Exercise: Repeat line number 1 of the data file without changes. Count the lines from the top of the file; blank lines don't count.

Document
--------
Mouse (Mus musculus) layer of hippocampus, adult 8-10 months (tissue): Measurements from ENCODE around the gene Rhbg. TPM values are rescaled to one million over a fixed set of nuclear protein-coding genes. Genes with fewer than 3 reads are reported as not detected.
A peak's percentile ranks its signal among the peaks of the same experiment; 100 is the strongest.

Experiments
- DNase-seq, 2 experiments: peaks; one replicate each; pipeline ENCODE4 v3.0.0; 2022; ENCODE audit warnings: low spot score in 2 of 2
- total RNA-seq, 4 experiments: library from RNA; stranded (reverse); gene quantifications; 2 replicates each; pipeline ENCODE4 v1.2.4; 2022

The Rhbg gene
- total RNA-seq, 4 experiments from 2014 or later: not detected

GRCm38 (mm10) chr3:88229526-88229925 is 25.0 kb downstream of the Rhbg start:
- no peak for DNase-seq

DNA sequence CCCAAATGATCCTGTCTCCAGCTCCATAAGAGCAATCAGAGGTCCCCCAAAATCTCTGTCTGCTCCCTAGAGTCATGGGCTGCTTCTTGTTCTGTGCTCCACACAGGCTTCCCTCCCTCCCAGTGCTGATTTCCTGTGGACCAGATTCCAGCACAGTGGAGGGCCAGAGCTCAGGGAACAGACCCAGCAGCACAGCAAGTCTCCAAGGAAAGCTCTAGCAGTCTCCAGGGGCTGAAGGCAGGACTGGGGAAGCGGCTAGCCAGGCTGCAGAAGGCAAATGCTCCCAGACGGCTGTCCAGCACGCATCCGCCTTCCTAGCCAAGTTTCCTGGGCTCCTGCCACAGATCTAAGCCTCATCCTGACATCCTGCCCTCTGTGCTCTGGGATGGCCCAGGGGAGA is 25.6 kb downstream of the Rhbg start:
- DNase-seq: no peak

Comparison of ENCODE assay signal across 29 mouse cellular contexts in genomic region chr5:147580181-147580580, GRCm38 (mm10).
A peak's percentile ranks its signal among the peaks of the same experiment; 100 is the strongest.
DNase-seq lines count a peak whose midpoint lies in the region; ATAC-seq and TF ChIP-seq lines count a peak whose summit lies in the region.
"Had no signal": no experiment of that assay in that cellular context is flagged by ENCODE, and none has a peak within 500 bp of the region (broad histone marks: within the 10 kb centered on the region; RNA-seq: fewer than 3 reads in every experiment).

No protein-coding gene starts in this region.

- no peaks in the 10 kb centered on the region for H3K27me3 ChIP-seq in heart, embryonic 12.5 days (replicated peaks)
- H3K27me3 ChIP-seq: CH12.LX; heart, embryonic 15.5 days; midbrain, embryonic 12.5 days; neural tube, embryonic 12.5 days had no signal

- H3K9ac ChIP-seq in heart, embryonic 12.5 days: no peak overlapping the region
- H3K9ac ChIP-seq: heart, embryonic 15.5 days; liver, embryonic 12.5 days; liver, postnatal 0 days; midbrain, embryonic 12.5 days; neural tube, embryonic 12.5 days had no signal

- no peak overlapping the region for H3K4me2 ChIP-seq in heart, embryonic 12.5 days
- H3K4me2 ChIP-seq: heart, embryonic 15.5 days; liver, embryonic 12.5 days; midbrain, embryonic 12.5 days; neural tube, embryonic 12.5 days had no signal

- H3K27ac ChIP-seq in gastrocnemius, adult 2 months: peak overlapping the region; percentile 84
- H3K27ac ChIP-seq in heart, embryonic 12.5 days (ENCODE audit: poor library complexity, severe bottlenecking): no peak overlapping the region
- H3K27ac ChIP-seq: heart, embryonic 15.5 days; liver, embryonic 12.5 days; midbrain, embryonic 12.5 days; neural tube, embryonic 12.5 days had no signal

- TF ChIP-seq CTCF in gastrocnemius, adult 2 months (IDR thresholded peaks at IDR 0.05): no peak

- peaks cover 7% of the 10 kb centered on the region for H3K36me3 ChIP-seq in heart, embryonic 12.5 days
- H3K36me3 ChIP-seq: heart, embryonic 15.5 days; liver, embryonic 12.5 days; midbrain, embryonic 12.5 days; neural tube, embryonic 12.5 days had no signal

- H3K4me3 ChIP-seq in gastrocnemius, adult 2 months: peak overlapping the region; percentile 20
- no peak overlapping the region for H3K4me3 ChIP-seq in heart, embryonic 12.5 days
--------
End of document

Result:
Mouse (Mus musculus) layer of hippocampus, adult 8-10 months (tissue): Measurements from ENCODE around the gene Rhbg. TPM values are rescaled to one million over a fixed set of nuclear protein-coding genes. Genes with fewer than 3 reads are reported as not detected.